Monday, August 25, 2008

Joseph Coveney

Paster Wardle's blog offered a link to a video by a young minister named Rob Wegner. The video takes place in a cemetery and starts with Rob near the monument of Joseph Coveney, a notable free thinker of the mid to late 1800's. After some comments, Rob then moves over to the grave of Del Fehsenfeld, in the same cemetery.

I remember Del. Though I never met him, back in the early 1980's, when I was a church go-er, his Life Action Singers came to my church and performed their musical. Del died back in the late 1980's at a young age.

The differences - Joseph Coveney was an atheist. Del Fehsenfeld was a Christian.

In a nut shell, what Rob Wegner does in his video is point out how much more attractive it is to believe in eternity after death, as apposed to believing that, at death, that is it, no afterlife.

Now, in case you are wondering, especially if you haven't watched the video, no, Rob offers absolutely no evidence that there is an afterlife. Perhaps this video is just to wet our appetite, and perhaps the evidence will follow in subsequent videos, though that is highly doubtful.

Joseph Coveney was a self made man, worked hard, built a fortune, generously supported his community, and lived his entire adult life as an atheist and died at a very old age for his time, 92.
His monument, which was more a monument to free thought than to himself, was defaced by vandals, at least one of whom was the son of a local minister.

One particular comment of Rob"s I take exception with - He says that the news paper of the time described the inscriptions on Josephs monument as "slanderous inscriptions against Christianity", he continues "Now-a-days, slanderous inscriptions against Christianity end up on the New York Times Bestseller List."
I am assuming he is referring to the recent publication of best selling books by the likes of Dawkins, Harris, and Hitchens.
I have to wonder what it is about those books that Rob finds slanderous?
I think this is very revealing. Rob considers any intellectual oral or written attack on Christianity as slander. Just as most informed Christians today would. Those who speak ill of the faith of a person is almost guaranteed to receive sarcasm or lies in the form of an holy rebuke.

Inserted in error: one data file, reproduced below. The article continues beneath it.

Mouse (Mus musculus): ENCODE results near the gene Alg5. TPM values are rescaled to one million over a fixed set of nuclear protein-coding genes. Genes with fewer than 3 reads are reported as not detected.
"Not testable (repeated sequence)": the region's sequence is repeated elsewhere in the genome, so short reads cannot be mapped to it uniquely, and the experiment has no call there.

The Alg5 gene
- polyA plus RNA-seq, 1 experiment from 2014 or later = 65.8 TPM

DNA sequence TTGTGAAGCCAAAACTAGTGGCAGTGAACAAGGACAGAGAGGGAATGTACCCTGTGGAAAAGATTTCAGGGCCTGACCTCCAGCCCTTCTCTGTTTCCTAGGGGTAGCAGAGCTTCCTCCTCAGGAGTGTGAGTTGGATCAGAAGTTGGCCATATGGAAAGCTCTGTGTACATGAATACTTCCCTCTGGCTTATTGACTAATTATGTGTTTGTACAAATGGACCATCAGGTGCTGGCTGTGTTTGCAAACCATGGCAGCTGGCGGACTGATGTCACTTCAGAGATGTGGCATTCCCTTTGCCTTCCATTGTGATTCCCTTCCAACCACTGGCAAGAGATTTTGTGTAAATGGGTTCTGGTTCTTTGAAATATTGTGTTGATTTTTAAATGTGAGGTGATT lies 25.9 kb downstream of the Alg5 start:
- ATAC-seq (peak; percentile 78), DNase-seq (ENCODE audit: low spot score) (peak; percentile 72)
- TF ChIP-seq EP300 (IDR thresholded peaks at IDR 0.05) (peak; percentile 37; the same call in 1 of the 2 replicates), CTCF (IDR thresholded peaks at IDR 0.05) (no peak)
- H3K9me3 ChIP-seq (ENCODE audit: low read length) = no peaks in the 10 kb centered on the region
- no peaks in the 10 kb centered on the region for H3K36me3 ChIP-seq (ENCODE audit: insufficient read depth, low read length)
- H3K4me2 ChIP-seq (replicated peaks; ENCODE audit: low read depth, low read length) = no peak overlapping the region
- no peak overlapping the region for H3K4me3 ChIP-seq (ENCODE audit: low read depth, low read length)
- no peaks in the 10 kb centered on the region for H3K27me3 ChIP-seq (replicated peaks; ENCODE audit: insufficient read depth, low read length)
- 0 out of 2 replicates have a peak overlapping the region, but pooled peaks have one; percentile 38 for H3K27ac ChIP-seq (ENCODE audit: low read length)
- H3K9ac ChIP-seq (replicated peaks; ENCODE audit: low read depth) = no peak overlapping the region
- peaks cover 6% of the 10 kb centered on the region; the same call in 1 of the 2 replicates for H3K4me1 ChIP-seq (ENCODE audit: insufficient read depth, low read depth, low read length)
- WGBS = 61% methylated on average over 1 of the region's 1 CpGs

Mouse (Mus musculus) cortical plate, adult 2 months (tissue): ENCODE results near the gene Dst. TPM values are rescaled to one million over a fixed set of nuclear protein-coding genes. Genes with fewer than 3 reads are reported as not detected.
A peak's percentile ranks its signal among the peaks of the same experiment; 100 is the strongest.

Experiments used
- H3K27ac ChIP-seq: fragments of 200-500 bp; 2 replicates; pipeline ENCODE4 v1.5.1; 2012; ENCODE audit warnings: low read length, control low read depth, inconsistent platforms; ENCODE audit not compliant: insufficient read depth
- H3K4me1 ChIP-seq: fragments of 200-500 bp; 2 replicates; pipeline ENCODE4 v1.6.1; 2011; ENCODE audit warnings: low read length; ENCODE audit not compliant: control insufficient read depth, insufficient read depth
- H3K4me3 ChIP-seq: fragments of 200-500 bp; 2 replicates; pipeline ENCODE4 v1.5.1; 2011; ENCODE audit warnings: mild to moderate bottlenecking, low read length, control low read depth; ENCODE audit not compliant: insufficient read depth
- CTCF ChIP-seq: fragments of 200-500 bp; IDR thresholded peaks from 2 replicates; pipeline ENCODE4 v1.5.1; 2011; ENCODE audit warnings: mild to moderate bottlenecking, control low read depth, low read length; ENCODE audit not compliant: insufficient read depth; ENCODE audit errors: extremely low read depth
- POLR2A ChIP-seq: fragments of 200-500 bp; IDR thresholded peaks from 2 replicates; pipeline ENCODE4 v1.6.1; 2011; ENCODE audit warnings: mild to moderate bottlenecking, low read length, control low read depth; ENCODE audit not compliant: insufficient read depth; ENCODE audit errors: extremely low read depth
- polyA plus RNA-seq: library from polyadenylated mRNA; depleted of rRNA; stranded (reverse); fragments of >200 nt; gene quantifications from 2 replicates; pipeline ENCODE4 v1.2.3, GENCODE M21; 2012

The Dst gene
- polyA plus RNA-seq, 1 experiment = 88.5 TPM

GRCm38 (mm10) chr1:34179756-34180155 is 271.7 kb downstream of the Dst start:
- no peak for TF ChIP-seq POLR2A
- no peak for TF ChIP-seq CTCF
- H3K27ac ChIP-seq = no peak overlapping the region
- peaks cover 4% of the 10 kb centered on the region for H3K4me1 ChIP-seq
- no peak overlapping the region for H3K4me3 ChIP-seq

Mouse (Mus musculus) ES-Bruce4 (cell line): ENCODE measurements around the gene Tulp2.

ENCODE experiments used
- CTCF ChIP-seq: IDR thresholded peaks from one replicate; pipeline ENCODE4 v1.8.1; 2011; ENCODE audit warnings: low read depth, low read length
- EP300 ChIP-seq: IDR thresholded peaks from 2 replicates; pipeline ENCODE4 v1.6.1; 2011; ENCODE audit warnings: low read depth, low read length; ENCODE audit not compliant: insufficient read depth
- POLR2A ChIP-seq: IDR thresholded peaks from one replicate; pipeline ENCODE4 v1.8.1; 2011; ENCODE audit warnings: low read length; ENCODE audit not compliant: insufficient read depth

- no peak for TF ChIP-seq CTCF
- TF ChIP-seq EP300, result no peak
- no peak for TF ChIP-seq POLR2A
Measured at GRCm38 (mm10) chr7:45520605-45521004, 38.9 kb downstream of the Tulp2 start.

Rob moves on the the headstone of Del Fehsenfeld, the Christian. On the headstone it reads:


Fine. This is what Del believed. But for all that he did, as attested to by the inscription on his headstone, there is not one single shred of evidence that his cause, his God, is real. And while I have no doubt that he truly believed in God, and no doubt that he influenced many more people in his short life than Joseph did in his long life, to what end? Propagating a myth?

I realize that Robs video and Pastor Wardle's blog are intended for one audience, Christians. But they have to expect that non Christians (since we have access to their thoughts on the web) will read, listen, and watch from time to time, just to see what those who consign us heathens to the ash heap they call hell, are saying.

Anyway, here is a tidbit on Joseph Coveney.

The story of the Coveney family in America begins with Joseph, who arrived in New York at the age of 20 in 1825. He seems to have been destitute and without financial assistance from anyone, because his name appears on the Bond Registers for the New York City Almshouse, for June 18, 1825, about a month after his arrival. Joseph Coveney may have lacked money and friendship in his early days in America, but he certainly did not lack ambition. He learned and later mastered the carpentry trade. It was also during his early life in America that he was reading newspaper articles by Thomas Paine, which would later influence his views on religion.
When the California Gold Rush occurred, Joseph went west and earned good money working as a carpenter there. When living in Buchanan, Michigan, he bought a good deal of real estate and became a prosperous farmer. He was well-known and respected in Buchanan for his generosity in providing additional financial support to the public school, but he was most known for his freethinking ideals.

In Ireland Joseph had been an Episcopalian, but he became an atheist after reading the works of Paine and Voltaire. He openly expressed his views to anyone at anytime and his tombstone in Oak Ridge Cemetery in Buchanan is a tribute to his freethinking ideals. The ornate tombstone has become something of a tourist attraction because of its bold and irreverent statements. A few examples are as follows: “Nature is the true God. Science the true religion. The more religion, the more lying. The more Saints, The more Hypocrites.” There was even an article on his death in the New York Times with the headline “Death of an Infidel: Last Words of Joseph Coveney of Michigan were ‘Die as I lived.’”

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